Separation and Retirement Incentives in the Federal Civil Service

A Comparison of the Federal Employees Retirement System and the Civil Service Retirement System

by Beth J. Asch, John T. Warner

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In 1987 a new retirement system, called the Federal Employees Retirement System (FERS), was introduced for federal civil service personnel. Some observers have hypothesized that FERS would alter the retirement and separation outcomes produced by FERS' predecessor, the Civil Service Retirement System (CSRS). This report compares the retirement and separation incentives embedded in FERS versus those in CSRS to see whether the incentives embedded in FERS are consistent with these hypotheses. It also examines which system is more generous in terms of providing greater expected net lifetime earnings and retirement wealth. To compare the systems, the authors compute expected net wealth associated with different separation and retirement ages for a representative individual. The authors also conduct sensitivity analyses to see how their comparisons differ under alternative assumptions. Finally, the authors use data on Department of Defense civil service personnel from fiscal year 1983 through fiscal year 1996 to examine empirically how separation rates differ for early and mid-career personnel under FERS and under CSRS.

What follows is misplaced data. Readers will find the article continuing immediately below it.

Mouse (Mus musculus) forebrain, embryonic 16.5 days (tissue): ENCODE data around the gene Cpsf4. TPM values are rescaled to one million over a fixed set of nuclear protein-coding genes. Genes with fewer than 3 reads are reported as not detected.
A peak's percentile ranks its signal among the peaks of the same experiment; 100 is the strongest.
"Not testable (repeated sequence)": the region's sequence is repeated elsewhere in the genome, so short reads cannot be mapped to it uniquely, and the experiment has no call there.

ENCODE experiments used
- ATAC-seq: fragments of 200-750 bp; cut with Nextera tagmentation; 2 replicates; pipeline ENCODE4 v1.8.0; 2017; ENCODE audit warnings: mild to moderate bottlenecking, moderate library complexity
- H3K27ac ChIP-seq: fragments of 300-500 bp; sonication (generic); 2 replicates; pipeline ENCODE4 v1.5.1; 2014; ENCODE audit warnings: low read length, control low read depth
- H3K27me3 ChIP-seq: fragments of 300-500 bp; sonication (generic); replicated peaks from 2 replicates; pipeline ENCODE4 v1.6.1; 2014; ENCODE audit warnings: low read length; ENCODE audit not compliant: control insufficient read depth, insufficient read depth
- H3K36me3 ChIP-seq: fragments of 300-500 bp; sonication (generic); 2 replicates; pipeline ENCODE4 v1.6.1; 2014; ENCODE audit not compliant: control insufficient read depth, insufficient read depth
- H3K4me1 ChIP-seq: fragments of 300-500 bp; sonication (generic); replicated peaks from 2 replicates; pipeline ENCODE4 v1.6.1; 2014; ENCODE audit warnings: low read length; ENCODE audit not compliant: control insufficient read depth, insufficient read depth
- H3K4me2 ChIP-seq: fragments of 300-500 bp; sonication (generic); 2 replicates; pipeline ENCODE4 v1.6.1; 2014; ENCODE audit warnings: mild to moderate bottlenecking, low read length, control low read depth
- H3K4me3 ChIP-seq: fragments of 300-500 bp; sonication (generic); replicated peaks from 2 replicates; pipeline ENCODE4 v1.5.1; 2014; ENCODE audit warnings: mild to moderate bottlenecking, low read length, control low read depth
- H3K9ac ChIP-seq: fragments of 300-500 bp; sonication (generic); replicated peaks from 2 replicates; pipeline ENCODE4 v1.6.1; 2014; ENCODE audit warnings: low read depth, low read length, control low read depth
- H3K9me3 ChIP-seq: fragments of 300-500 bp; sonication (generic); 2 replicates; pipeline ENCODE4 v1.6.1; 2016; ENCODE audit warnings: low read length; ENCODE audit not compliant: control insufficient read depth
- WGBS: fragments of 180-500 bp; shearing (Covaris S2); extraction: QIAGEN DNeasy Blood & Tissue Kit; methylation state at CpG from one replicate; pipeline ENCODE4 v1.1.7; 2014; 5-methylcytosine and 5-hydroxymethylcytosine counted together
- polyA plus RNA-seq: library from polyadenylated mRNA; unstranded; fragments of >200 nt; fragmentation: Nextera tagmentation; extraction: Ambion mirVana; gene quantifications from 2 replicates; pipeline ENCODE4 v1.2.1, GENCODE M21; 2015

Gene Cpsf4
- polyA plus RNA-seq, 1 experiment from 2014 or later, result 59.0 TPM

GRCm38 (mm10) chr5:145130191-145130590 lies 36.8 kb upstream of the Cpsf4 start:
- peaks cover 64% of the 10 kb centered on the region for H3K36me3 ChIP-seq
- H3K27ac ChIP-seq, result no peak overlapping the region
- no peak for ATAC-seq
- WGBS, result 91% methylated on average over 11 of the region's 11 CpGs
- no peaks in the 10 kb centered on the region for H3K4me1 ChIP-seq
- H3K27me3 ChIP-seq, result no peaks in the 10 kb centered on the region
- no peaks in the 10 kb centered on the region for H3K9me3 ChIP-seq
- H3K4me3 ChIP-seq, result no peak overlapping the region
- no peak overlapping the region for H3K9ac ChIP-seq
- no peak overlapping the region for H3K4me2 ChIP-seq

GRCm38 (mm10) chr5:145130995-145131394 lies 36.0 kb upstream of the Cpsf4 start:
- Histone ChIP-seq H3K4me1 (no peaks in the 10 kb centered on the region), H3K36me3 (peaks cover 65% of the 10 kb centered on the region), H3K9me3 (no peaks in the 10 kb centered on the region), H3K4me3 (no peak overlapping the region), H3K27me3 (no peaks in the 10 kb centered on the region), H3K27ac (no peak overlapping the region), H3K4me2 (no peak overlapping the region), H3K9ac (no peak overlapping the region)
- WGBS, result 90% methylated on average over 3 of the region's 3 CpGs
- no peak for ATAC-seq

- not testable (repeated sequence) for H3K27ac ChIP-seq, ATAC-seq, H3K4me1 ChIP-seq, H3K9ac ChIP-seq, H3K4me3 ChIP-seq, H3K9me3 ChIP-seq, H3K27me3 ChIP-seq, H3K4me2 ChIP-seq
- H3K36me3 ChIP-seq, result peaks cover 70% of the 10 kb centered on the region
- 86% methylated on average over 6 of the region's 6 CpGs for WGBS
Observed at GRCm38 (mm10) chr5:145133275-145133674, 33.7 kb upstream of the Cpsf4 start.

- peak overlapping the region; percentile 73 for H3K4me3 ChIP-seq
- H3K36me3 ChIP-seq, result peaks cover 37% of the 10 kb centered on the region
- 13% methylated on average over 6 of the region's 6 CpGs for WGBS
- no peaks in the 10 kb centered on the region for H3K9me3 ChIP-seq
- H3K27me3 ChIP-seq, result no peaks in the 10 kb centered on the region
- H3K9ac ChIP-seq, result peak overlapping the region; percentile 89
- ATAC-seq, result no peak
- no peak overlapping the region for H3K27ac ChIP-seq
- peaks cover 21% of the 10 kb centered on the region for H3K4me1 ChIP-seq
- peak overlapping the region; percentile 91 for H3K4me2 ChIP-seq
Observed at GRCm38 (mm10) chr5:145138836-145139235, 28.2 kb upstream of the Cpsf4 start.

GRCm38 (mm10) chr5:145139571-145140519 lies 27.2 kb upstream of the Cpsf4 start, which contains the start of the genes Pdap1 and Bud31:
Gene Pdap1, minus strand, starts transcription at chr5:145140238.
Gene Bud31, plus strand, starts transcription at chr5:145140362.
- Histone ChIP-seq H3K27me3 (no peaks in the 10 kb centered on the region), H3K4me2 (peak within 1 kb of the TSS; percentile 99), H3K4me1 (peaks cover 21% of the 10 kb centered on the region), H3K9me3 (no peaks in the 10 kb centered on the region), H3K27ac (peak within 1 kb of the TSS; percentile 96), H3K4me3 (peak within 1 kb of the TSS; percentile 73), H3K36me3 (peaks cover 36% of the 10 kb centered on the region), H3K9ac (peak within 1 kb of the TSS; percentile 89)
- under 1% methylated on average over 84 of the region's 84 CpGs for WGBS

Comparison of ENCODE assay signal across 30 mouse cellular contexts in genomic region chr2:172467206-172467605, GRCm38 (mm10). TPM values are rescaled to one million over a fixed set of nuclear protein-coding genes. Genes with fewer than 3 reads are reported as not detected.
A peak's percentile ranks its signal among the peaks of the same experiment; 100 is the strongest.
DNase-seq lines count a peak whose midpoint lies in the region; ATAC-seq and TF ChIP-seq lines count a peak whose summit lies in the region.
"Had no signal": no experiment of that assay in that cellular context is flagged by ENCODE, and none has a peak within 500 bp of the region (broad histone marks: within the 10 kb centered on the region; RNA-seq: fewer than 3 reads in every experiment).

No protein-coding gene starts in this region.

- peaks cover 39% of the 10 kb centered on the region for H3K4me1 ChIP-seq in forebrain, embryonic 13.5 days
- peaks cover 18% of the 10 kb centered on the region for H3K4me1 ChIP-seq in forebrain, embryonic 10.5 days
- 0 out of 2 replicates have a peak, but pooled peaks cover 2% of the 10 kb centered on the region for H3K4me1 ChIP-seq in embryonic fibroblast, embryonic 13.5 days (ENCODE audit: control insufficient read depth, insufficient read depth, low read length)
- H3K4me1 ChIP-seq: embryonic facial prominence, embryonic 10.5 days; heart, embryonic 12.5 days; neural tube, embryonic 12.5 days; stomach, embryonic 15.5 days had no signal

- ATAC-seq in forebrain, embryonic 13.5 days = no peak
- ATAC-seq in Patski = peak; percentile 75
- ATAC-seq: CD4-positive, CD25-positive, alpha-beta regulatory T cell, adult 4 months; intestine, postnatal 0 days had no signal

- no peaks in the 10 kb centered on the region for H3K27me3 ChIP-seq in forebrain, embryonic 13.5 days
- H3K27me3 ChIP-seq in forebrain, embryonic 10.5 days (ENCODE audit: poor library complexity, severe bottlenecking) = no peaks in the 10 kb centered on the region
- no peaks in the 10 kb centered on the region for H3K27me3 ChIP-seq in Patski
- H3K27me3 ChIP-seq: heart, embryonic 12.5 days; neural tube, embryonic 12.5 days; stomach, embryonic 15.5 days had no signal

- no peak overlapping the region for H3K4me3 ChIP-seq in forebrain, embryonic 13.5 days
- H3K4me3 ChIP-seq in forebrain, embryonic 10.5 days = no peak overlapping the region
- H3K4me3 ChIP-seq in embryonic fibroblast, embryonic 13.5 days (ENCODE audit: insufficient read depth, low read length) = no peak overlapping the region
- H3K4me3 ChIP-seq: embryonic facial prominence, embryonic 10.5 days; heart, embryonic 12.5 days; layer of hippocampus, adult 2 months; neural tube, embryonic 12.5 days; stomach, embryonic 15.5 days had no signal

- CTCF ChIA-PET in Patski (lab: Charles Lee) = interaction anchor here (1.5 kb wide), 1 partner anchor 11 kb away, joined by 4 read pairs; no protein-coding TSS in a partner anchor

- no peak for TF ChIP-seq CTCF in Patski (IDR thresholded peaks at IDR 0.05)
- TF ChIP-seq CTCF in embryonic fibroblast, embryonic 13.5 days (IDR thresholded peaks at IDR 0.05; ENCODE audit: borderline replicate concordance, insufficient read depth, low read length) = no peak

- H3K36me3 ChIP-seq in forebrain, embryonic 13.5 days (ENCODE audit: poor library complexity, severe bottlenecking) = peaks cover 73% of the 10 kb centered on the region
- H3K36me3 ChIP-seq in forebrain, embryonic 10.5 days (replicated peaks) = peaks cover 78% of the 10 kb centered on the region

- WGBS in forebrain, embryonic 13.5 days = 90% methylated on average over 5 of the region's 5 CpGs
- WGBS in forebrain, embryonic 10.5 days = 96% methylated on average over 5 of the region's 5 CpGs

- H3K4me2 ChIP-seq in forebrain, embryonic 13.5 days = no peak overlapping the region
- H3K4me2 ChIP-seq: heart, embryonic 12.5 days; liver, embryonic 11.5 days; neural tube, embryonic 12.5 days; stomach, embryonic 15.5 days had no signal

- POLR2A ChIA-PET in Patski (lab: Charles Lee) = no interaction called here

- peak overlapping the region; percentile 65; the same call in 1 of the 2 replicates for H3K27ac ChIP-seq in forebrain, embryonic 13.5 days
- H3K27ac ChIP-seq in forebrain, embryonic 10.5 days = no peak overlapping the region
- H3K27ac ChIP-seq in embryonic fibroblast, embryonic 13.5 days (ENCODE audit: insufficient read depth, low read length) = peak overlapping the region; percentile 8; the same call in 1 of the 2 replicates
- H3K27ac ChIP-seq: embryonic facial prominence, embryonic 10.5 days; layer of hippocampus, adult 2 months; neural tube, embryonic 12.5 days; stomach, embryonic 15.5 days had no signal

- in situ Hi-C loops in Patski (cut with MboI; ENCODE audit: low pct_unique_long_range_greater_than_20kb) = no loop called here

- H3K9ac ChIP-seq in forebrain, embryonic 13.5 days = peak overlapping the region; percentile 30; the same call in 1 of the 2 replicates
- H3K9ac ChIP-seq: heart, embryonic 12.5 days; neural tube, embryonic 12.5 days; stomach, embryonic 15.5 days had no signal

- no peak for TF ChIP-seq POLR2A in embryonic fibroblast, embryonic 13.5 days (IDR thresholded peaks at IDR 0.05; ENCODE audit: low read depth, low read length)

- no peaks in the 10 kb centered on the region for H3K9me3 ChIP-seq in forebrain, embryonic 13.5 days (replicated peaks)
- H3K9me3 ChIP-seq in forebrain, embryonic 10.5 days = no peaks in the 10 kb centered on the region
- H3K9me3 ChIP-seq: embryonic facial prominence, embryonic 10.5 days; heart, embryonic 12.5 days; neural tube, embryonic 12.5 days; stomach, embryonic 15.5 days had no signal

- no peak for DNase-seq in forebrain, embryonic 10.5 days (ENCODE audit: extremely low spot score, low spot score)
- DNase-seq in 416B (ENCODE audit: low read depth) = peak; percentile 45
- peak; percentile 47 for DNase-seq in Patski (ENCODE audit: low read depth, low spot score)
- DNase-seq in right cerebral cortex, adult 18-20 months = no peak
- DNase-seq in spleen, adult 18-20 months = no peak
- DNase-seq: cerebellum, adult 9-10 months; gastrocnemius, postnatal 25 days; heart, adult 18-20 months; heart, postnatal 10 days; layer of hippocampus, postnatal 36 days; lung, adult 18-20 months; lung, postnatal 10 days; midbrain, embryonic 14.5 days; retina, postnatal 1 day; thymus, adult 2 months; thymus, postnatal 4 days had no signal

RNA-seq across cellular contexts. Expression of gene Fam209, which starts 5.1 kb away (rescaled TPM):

Table of Contents

  • Preface

  • Figures

  • Tables

  • Summary

  • Acknowledgments

  • Chapter One

    Introduction

  • Chapter Two

    Simulation Approach and Assumptions

  • Chapter Three

    Simulation Results

  • Chapter Four

    Data and Empirical Approach

  • Chapter Five

    Empirical Analysis of Mid-Career Separation Rates

  • Chapter Six

    Summary and Conclusions

  • Appendix A

    Summary of FERS and CSRS

  • Appendix B

    Problems with the Nonsequential YOS Variable in DOD Civil Service Data

  • Appendix C

    Variable Definitions, Descriptive Statistics, and Regression Results

  • References

The research described in this report was sponsored by the Office of the Secretary of Defense,and conducted in RAND's National Defense Research Institute.

This report is part of the RAND Corporation monograph report series. The monograph/report was a product of the RAND Corporation from 1993 to 2003. RAND monograph/reports presented major research findings that addressed the challenges facing the public and private sectors. They included executive summaries, technical documentation, and synthesis pieces.

The RAND Corporation is a nonprofit institution that helps improve policy and decisionmaking through research and analysis. RAND's publications do not necessarily reflect the opinions of its research clients and sponsors.